What is the Nature of Saving Faith? -- By: Steve Lewis

Journal: Conservative Theological Journal
Volume: CTJ 09:27 (Aug 2005)
Article: What is the Nature of Saving Faith?
Author: Steve Lewis

What is the Nature of Saving Faith?

Steve Lewis

Graduate studies, Tyndale Theological Seminary
High Peaks Bible Fellowship, Parker, Colorado


There is much confusion in the Church today over the nature of saving faith. Many contradictory theories have been proposed over the years, ranging from the Arminian view of absolute human free will to the extreme Calvinistic view of the complete inability of man which requires that faith itself be a gift of God. Many theories regarding the nature of saving faith are based on logical inferences that have been reached in an attempt to create coherent systems of theology, rather than being based on clear statements in Scripture. The present study will examine the evidence regarding the capabilities of fallen man, the pre-faith work of the Godhead within the unsaved, and the ultimate nature of saving faith as it relates to the process of salvation.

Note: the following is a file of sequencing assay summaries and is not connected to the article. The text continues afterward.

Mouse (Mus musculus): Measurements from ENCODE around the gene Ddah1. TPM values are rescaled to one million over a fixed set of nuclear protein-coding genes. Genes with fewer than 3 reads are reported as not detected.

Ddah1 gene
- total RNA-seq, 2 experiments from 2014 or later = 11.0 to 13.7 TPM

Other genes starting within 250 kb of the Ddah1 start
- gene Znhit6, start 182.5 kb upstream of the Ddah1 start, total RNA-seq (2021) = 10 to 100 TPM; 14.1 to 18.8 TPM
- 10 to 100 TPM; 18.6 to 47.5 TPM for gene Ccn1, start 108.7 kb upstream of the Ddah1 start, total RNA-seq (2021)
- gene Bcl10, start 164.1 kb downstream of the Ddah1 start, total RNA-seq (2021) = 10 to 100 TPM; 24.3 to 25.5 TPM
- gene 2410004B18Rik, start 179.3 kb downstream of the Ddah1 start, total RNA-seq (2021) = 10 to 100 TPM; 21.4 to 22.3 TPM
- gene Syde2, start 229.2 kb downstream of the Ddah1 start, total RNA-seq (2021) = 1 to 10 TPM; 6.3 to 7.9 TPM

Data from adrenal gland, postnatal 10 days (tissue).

The Pre-Faith Capabilities of Unregenerate Man

In considering the nature of saving faith it is important to have a clear picture of the capabilities of unregenerate man. The question becomes, “Is mankind in his fallen state capable of exercising saving faith?” This question directly relates to another foundational doctrine of Scripture — the total depravity of man. Putting the question another way, “How can the doctrine of total depravity be maintained if mankind is capable of exercising saving faith and fulfilling the condition of salvation on the human side of the equation?” Some theologians would infer from passages such as Ephesians 2:1 that an unregenerate man is incapable of exercising saving faith because he is “dead in trespasses and sins.” Citing an instance of this type of thinking, Aldrich comments:

For example, Shedd says: ‘The Calvinist maintains that faith is wholly from God, being one of the effects of regeneration.’ This results in a strange plan of salvation. Because the sinner cannot believe, he is instructed to perform the following duties: 1. Read and hear the divine Word. 2. Give serious application of the mind to the truth. 3. Pray for the gift of the Holy Spirit for conviction and regeneration. Thus an unscriptural doctrine of total depravity

leads to an unscriptural and inconsistent plan of salvation. Doubtless the sinner is ‘dead in trespasses and sins’ (Eph. 2:1b). If this means that regeneration must precede faith, then it must also mean that regeneration must precede all three of the pious duties Shedd outlines for the lost. A doctrine of total depravity that excludes the possibilit...

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